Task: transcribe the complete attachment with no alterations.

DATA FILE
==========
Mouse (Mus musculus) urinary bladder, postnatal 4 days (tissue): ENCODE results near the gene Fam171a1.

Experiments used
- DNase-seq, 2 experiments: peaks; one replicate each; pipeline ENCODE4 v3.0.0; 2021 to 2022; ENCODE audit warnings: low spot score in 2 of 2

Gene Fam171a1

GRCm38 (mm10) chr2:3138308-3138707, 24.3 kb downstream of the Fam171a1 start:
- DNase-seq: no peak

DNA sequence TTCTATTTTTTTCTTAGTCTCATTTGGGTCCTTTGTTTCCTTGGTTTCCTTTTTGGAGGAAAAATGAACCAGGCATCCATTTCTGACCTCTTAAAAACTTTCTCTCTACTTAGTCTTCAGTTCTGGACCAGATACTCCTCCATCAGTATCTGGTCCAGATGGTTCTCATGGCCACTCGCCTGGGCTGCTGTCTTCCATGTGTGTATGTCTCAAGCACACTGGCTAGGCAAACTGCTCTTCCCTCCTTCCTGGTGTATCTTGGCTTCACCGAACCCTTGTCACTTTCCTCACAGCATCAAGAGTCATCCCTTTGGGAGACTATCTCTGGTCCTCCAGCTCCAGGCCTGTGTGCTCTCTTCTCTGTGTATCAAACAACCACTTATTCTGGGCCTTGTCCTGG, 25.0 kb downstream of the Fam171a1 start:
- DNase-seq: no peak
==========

Mouse (Mus musculus) urinary bladder, postnatal 4 days (tissue): ENCODE results near the gene Fam171a1.

Experiments used
- DNase-seq, 2 experiments: peaks; one replicate each; pipeline ENCODE4 v3.0.0; 2021 to 2022; ENCODE audit warnings: low spot score in 2 of 2

Gene Fam171a1

GRCm38 (mm10) chr2:3138308-3138707, 24.3 kb downstream of the Fam171a1 start:
- DNase-seq: no peak

DNA sequence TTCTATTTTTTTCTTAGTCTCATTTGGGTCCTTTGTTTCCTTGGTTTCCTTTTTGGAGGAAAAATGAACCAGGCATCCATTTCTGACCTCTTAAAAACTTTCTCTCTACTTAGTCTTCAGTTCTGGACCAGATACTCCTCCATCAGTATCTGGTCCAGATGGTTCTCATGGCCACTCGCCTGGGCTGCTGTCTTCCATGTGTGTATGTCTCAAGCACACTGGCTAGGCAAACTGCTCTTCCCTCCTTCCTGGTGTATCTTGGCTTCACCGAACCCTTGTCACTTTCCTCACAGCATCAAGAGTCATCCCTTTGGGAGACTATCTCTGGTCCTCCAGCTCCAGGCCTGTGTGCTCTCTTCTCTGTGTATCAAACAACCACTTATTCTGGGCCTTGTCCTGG, 25.0 kb downstream of the Fam171a1 start:
- DNase-seq: no peak